THE SECOND little pig was unlucky. He built his house from sticks. It was blown away by a huffing, puffing wolf, which promptly gobbled him up. His brother, by contrast, built a wolf-proof house from bricks. The fairy tale could have been written by a flack for the construction industry, which strongly favours brick, concrete and steel. However, in the real world it would help reduce pollution and slow global warming if more builders copied the wood-loving second pig.
In 2015 world leaders meeting in Paris agreed to move towards zero net greenhouse-gas emissions in the second half of this century. That is a tall order, and the building industry makes it even taller. Cement-making alone produces 6% of the world’s carbon emissions. Steel, half of which goes into buildings, accounts for another 8%. If you factor in all of the energy that goes into lighting, heating and cooling homes and offices, the world’s buildings start to look like a giant environmental problem.
Governments in the rich world are now trying to promote greener behaviour by obliging developers to build new projects to “zero carbon” standards (see article). From January 1st 2019 all new public-sector buildings in the European Union must be built to “nearly zero-energy” standards. All other types of buildings will follow in January 2021. Governments in eight further countries are being lobbied to introduce a similar policy.
These standards are less green than they seem. Wind turbines and solar panels on top of buildings look good but are much less productive than wind and solar farms. And the standards only count the emissions from running a building, not those belched out when it was made. Those are thought to account for between 30% and 60% of the total over a structure’s lifetime.
Buildings can become greener. They can use more recycled steel and can be prefabricated in off-site factories, greatly reducing lorry journeys. But no other building material has environmental credentials as exciting and overlooked as wood.
The energy required to produce a laminated wooden beam is one-sixth of that required for a steel one of comparable strength. As trees take carbon out of the atmosphere when growing, wooden buildings contribute to negative emissions by storing the stuff. When a mature tree is cut down, a new one can be planted to replace it, capturing more carbon. After buildings are demolished, old beams and panels are easy to recycle into new structures. And for retrofitting older buildings to be more energy efficient, wood is a good insulator. A softwood window frame provides nearly 400 times as much insulation as a plain steel one of the same thickness and over a thousand times as much as an aluminium equivalent.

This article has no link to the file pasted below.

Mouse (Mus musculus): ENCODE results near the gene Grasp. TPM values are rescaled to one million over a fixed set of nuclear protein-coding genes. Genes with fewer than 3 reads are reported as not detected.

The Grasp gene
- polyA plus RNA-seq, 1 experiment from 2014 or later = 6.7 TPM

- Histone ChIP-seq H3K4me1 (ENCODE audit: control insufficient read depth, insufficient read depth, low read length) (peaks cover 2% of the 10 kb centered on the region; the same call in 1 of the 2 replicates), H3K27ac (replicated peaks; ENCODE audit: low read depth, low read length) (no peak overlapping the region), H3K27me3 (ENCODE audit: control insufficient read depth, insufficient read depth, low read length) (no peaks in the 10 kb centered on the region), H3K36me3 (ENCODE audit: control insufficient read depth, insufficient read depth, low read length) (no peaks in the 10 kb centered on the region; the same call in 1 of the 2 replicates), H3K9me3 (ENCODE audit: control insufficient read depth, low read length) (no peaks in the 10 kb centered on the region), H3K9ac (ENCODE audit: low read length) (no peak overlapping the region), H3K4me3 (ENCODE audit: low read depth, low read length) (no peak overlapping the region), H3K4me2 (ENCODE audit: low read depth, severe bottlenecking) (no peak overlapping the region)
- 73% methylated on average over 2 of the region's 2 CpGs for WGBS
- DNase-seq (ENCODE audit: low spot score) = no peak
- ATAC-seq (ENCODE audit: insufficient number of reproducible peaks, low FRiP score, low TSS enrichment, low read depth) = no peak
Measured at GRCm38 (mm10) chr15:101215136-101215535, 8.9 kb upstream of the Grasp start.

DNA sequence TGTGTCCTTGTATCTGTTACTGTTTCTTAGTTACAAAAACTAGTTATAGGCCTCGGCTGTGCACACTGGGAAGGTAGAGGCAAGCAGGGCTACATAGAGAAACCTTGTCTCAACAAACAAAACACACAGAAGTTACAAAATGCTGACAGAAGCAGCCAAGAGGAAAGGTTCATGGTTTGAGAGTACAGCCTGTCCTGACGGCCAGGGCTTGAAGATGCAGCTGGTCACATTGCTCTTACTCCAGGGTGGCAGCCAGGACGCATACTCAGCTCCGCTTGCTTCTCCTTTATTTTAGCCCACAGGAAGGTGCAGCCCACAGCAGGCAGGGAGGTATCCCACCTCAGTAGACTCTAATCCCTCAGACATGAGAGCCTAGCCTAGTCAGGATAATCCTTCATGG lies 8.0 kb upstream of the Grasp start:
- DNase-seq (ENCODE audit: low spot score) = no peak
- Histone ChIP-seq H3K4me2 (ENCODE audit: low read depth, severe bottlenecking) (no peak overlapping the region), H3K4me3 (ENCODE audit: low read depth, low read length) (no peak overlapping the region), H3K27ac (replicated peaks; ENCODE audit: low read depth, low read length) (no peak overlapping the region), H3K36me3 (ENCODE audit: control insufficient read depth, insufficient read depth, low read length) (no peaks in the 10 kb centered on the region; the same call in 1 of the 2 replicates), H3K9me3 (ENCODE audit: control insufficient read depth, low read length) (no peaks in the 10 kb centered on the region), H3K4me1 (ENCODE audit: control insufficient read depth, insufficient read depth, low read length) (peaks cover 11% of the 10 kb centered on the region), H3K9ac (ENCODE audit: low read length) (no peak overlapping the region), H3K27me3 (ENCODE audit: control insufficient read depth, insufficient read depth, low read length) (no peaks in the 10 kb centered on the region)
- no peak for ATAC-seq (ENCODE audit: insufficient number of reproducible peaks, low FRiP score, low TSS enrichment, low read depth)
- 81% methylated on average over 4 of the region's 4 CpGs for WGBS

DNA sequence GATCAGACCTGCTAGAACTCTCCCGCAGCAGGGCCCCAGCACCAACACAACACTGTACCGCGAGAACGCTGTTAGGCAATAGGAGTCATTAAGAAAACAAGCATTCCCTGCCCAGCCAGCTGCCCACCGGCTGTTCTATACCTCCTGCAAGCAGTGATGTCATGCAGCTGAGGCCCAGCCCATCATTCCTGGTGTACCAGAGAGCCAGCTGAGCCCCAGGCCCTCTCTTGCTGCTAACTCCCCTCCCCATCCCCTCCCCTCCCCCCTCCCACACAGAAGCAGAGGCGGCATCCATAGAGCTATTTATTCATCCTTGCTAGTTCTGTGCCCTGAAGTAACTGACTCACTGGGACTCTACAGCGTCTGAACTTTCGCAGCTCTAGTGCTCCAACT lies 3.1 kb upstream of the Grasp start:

A race is on to build the world’s tallest fully wooden skyscraper. But such edifices are still uncommon. Industry fragmentation, vicious competition for contracts and low profit margins mean that most building firms have little money to invest in greener construction methods beyond what regulation dictates.
Governments can help nudge the industry to use more wood, particularly in the public sector—the construction industry’s biggest client. That would help wood-building specialists achieve greater scale and lower costs. Zero-carbon building regulations should be altered to take account of the emissions that are embodied in materials. This would favour wood as well as innovative ways of producing other materials.
Construction codes could be tweaked to make building with wood easier. Here the direction of travel is wrong. Britain, for instance, is banning the use of timber on the outside of tall buildings after 72 people died in a tower fire in London in 2017. That is a nonsense. Grenfell Tower was covered in aluminium and plastic, not wood. Modern cross-laminated timber panels perform better in fire tests than steel ones do.
Carpentry alone will not bring the environmental cost of the world’s buildings into line. But using wood can do much more than is appreciated. The second little pig was not wrong, just before his time.